Envisaging the West: Thomas Jefferson and the Roots of Lewis and Clark


Letter from George Washington to Franc├žois Jean, marquis de Chastellux

George Washington to Franc├žois Jean, marquis de Chastellux, October 12, 1783
George Washington recounts his trip into western New York and contemplates the possibilities for the navigation of plentiful western waterways, writing of "the immense diffusion and importance of it; and with the goodness of that Providence which has dealt her favors to us with so profuse a hand."

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Princeton, October 12, 1783.

My dear Chevr:,

I have not had the honor of a line from you, since the 4th. of March last, but I will ascribe my disappointment to any cause, rather than to a decay of your friendship.

Having the appearance, & indeed the enjoyment of peace, without a final declaration of it; I, who am only waiting for the ceremonials, or 'till the British forces shall have taken leave of New York, am placed in an awkward & disagreeable situation, it being my anxious desire to quit the walks of public life, & under the sha

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dow of my own vine, & my own Figtree, to seek those enjoyments, & that relaxation, which a mind that has been constantly upon the stretch for more than eight years, stands so much in need of.

I have fixed this epoch to the arrival of the Definitive Treaty, or to the evacuation of my country by our newly acquired friends. In the mean while at the request of Congress, I spend my time with them at this place, where they came in consequence of the riots at Philadelphia, of which you have doubtless (for it is not a very recent transaction) been fully apprised. They have lately determined to make choice of some convenient spot near the Falls of the Delaware for the permanent residence of the sovereign power of these United States; but where they will hold their Sessions 'till they can be properly established at that place, is yet undecided.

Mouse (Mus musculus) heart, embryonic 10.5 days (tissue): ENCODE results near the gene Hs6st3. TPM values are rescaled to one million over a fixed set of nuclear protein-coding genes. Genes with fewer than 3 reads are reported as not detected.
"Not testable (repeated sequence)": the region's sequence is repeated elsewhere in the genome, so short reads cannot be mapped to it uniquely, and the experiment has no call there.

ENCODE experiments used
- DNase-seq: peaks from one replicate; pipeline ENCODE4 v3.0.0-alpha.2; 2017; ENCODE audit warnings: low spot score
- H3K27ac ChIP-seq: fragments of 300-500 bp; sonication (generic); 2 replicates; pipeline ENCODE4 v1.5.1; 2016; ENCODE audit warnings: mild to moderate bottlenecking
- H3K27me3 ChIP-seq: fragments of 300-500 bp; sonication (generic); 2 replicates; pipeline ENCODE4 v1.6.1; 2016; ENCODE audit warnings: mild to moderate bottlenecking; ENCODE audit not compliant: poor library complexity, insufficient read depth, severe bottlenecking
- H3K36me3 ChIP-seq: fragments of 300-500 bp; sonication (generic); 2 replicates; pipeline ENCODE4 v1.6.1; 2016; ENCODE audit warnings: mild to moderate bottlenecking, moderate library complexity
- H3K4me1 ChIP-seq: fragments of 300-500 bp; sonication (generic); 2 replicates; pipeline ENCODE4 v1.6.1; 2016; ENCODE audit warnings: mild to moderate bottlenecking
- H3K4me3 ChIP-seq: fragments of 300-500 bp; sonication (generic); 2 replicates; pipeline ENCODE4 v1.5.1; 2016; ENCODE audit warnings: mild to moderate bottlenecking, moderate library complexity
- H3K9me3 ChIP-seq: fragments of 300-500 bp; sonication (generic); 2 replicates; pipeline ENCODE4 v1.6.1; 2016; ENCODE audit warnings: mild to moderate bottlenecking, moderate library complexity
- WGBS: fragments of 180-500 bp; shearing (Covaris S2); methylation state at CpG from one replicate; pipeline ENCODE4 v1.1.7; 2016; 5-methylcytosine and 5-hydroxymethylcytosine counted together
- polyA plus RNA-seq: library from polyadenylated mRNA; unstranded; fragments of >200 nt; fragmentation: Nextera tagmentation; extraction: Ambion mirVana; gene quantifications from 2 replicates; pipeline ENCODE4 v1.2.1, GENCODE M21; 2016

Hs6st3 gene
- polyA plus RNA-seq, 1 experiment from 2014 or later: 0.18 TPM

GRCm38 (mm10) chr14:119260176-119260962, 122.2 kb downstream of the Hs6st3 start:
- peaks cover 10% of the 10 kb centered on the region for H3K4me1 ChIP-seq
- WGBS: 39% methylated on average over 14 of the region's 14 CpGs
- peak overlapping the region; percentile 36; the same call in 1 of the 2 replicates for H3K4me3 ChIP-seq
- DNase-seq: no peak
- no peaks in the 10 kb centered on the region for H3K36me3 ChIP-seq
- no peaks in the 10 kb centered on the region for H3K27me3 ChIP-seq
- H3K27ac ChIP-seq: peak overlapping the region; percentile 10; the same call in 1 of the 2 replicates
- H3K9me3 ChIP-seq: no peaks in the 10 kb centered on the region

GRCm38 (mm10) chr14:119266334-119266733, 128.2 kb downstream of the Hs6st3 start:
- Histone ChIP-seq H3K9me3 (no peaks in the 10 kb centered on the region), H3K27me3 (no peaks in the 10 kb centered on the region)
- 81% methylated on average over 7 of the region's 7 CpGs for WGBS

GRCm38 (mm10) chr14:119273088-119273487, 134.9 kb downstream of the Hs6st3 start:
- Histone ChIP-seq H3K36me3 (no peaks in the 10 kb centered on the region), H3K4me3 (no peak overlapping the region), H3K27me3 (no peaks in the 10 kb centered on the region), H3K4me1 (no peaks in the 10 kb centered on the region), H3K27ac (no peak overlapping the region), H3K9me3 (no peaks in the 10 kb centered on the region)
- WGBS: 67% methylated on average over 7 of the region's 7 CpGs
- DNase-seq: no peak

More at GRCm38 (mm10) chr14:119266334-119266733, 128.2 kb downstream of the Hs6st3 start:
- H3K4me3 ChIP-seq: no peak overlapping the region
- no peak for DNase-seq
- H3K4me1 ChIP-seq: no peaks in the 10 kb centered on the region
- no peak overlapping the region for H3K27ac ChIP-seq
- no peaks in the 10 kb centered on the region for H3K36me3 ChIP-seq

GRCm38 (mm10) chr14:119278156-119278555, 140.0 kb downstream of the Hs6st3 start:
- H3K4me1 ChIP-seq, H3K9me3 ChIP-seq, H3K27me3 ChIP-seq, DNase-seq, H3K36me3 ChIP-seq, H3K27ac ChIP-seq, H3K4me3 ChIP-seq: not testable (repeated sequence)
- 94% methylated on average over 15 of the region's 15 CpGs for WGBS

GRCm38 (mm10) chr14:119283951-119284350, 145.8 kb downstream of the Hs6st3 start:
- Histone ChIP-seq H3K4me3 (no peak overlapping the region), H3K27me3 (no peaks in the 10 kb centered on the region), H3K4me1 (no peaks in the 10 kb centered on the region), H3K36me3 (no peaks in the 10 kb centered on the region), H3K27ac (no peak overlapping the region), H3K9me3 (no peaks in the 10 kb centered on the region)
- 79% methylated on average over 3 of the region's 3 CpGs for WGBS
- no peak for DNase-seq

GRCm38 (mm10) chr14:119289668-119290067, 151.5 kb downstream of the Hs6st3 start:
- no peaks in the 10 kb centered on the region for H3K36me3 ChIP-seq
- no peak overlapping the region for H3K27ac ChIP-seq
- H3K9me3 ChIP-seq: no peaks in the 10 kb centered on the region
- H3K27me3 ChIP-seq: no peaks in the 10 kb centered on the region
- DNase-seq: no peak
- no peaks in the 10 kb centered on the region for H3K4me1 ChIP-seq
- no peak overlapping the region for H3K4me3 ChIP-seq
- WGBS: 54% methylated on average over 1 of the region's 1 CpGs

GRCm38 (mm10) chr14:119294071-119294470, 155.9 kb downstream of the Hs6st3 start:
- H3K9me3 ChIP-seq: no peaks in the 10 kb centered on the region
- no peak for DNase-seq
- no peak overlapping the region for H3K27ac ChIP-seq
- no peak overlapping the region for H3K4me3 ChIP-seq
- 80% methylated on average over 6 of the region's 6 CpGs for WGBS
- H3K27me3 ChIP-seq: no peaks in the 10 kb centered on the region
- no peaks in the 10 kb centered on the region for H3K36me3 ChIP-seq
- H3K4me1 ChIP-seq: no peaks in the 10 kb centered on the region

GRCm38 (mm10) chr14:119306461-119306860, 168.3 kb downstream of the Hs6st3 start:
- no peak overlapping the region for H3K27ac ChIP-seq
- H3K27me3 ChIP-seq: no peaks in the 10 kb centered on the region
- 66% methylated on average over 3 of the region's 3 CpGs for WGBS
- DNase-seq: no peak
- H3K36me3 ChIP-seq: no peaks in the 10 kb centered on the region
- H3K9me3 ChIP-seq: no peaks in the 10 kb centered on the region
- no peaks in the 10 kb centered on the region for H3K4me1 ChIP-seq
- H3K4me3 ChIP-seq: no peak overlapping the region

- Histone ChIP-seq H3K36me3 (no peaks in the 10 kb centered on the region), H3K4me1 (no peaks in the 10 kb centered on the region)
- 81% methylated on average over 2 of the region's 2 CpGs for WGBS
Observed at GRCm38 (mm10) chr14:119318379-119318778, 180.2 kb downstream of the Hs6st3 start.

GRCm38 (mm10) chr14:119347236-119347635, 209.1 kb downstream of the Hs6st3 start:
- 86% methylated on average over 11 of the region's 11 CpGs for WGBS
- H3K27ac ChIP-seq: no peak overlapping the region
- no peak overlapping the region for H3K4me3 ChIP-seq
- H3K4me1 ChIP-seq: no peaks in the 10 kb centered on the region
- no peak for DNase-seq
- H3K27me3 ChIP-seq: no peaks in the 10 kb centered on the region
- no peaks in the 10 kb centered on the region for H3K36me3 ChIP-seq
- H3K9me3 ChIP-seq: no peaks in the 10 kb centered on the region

I have lately made a tour through the Lakes George & Champlain as far as Crown point; then returning to Schenectady, I proceeded up the Mohawk river to Fort Schuyler (formerly Fort Stanwix), & crossed over to the Wood Creek Maps: which empties into the Oneida Lake, & affords the water communication with Ontario Maps: . I then traversed the country to the head of the Eastern Branch of the Susquehanna Maps: & viewed the Lake Otsego, & the portage between that lake & the Mohawk river at Canajohario. Prompted by these actual observations, I could not help taking a more contemplative & extensive view of the vast inland navigation of these United States, from maps & the information of others; and could not but be struck with the immense diffusion and importance of it; and with the goodness of that Providence which has dealt her favors to us with so profuse a hand. Would to God we may have wisdom enough to

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improve them. I shall not rest contented 'till I have explored the Western Country, & traversed those lines (or great part of them) which have given bounds to a New Empire. But when it may, if it ever shall happen, I dare not say, as my first attention must be given to the deranged situation of my private concerns which are not a little injured by almost nine years absence and total disregard of them.

With every wish for your health and happiness, and with the most sincere and affectionate regard, I am, my Dr. Chevr. Your most obt srvt